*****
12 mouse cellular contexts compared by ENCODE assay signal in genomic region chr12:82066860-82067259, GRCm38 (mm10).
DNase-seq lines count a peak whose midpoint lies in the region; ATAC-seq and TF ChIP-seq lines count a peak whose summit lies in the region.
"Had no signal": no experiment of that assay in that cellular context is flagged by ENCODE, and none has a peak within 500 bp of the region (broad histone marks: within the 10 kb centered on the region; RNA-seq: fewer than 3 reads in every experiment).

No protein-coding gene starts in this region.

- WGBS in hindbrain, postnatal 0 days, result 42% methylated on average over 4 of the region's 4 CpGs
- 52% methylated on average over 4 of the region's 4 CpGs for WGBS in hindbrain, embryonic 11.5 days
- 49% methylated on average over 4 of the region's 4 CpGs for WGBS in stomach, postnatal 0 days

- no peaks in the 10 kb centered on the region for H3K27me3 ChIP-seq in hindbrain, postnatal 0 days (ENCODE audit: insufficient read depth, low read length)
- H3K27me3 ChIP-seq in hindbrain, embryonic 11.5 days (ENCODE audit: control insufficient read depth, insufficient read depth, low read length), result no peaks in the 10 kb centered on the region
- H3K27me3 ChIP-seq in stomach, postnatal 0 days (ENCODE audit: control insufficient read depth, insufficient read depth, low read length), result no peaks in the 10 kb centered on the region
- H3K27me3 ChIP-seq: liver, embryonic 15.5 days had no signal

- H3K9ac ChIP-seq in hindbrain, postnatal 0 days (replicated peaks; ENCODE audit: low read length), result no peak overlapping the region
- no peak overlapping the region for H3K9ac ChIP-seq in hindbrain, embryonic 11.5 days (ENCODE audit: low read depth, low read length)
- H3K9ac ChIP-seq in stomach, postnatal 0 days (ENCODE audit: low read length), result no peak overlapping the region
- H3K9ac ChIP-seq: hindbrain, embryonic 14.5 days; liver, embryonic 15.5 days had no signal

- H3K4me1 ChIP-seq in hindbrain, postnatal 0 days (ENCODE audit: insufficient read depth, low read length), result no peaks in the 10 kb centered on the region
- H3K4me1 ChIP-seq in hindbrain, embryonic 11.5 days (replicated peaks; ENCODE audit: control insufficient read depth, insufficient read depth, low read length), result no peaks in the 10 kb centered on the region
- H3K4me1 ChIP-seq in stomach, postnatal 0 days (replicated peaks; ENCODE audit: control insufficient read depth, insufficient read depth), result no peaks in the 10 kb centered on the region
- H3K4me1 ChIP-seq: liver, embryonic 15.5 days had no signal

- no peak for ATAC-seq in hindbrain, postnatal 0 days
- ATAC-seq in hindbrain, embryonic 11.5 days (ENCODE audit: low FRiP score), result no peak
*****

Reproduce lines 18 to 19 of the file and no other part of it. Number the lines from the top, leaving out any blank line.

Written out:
- H3K4me1 ChIP-seq in stomach, postnatal 0 days (replicated peaks; ENCODE audit: control insufficient read depth, insufficient read depth), result no peaks in the 10 kb centered on the region
- H3K4me1 ChIP-seq: liver, embryonic 15.5 days had no signal